“Uh-ohhhh!” Lincoln says. “Busted!”

“I think Anneli found the mess I made when she loaded firewood in the wheelbarrow yesterday. All the walnut shells behind the wood, bits of sunflower seeds — they were all tucked away behind the first row of stacked wood. I heard her say, ‘Ahhh-HUH! Ratty has been here!’ It was all I could do not to laugh out loud. She had no idea it was me, Lincoln — her favourite squirrel.”

“But now I’m busted. What to do? Run? Naw … she won’t hurt me.”

“So I asked her, ‘How’s your Christmas going so far?’ But she just snorted. Must be too much work right now. Everything happening at once. I heard her grumbling to the Captain about how busy the traffic is.

“Too bad. There’s no traffic here … except those spaniels of hers. I’ve got their number though. Don’t know why Anneli thinks they’re so great. They can’t even climb!

“Although … that Emma can jump pretty high. Think I’ll duck for cover just in case.”

“She’ll never find me up here. See me? To the left of the big chunk of wood on top?”

“I think I’m being zoomed. She does that sometimes with that gadget she points at me all the time. I can hear it going ‘Z-z-z-z-z-z-z … beebeep – click.’ It doesn’t hurt though.”

“Oh, look. Isn’t that sweet? She’s put some walnuts on the firewood for me. And what’s that, she said?”

Merry Christmas, Lincoln!


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I’d Rather be a Grasshopper

In Aesop’s fable of “The Ant and the Grasshopper,” the ant works hard all summer preparing for winter, while the grasshopper chirps and plays and sings.

 

 

When winter comes, the ant is prepared but the grasshopper suffers.

The ant tells him he shouldn’t have idled his time away. He doesn’t offer to help; only admonishes him. It’s a hard lesson and a rather cruel, heartless response from the ant, but that’s reality.

 

“Idleness brings want”, “To work today is to eat tomorrow”, “Beware of winter before it comes.”

These are some of the lines used as the moral for this fable.

Take your pick of these old sayings. The end result is the same. They warn us to prepare for hard times and not be caught out.

In the heat of summer, we have been working like ants, preparing for winter. We have a big load of firewood to deal with. Usually we prefer fir, but the maple was a bonus.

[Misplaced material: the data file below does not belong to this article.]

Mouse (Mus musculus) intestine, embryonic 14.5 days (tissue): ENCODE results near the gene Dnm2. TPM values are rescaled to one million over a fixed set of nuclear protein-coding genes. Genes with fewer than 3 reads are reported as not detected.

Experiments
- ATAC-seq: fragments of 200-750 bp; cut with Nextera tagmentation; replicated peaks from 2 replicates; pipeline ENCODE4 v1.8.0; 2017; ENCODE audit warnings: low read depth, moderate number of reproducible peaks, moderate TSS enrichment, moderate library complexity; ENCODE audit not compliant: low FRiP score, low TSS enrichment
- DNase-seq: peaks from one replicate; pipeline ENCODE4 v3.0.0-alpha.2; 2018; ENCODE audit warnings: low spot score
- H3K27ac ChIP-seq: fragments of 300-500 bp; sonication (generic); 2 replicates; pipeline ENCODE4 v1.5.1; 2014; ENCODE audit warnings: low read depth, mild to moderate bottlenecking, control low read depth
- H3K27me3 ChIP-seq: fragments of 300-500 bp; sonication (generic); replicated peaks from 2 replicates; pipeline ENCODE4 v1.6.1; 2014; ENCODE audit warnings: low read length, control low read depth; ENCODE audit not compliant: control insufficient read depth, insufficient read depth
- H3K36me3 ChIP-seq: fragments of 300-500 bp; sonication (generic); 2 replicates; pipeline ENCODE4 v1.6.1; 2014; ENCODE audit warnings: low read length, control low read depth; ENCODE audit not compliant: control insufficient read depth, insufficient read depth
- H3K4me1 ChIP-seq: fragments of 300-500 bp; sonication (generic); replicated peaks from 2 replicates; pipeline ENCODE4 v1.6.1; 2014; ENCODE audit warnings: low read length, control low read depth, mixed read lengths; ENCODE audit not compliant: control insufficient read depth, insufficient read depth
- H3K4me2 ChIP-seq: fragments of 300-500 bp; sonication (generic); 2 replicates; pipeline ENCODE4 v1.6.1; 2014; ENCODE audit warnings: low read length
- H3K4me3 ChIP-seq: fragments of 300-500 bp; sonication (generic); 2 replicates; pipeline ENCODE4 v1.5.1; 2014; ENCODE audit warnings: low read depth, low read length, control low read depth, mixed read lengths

Some of the logs are quite big and the rounds are still too big to handle.

See the yellow-handled splitting mall and the wedge  lying on the ground beside it at the end of one of the maple logs? When the rounds are split in half they are more manageable for placing onto the track of the hydraulic wood splitter.

One piece is ready to be split.

When the motor is started you just engage the lever and the steel plate is pushed against the wood, until it is squeezed against the wedge at the end of the splitter. The wood splits in two, and is then more of a size that’s right for the woodstove or fireplace.

But of course it still has to be stacked. That’s where Mrs. Ant comes in.  I should change my name from Anneli to Anteli. What’s one letter? (A lot of work!)


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The Flying Stick

The campsite is just in the trees near the bottom of the photo, at this end of the lake. We thought it would be good to get some firewood from the logging slash piles behind the camp. If we didn’t need it, we could leave it for the next campers.

In the sweltering heat on the hillside, we cut and loaded a few bits of wood.

“We must be completely nuts to even think of making a fire. It has to be 30 degrees C,” I said, wanting to get back to the shade of the campsite.

But the evenings can cool off, so we persevered.

On the way back, at the bottom of the hill, I saw something.

“Stop! There! Is that a bird … or … is it a … stick? Or a rock?”

From inside the truck and at this distance I couldn’t tell what it was. I had been fooled many, many times by rocks or sticks that looked like a grouse at the side of the road.

“I’ll zoom it and take a picture. Then I might be able to see what it is…. It’s probably just a stick.”

Through the truck window the blurry photo really looked like a grouse, but the … thing … hadn’t moved an inch in the two minutes we had been sitting there in the truck.

“Just wait,” I said. “I know it’s just a log or something, but I want to go over to it and take a picture of the stick that fooled me.”

I got out of the truck. It still didn’t move. With my camera ready, I was about to snap a picture of the stick, when it flew away.

But sticks never fly away with tail feathers spread out in a glorious rusty brown colour. It was a ruffed grouse.

At home I put the picture in my photoshop app and lightened the dark shape. Now, even in the fuzzy picture, I could see the rusty colour and other features like an eye and a beak and a tuft of a topknot.

He was very good at hiding in the twisted roots of a fallen giant tree nearby. Although I looked for him, I didn’t see him again. Just lots of sticks and rocks.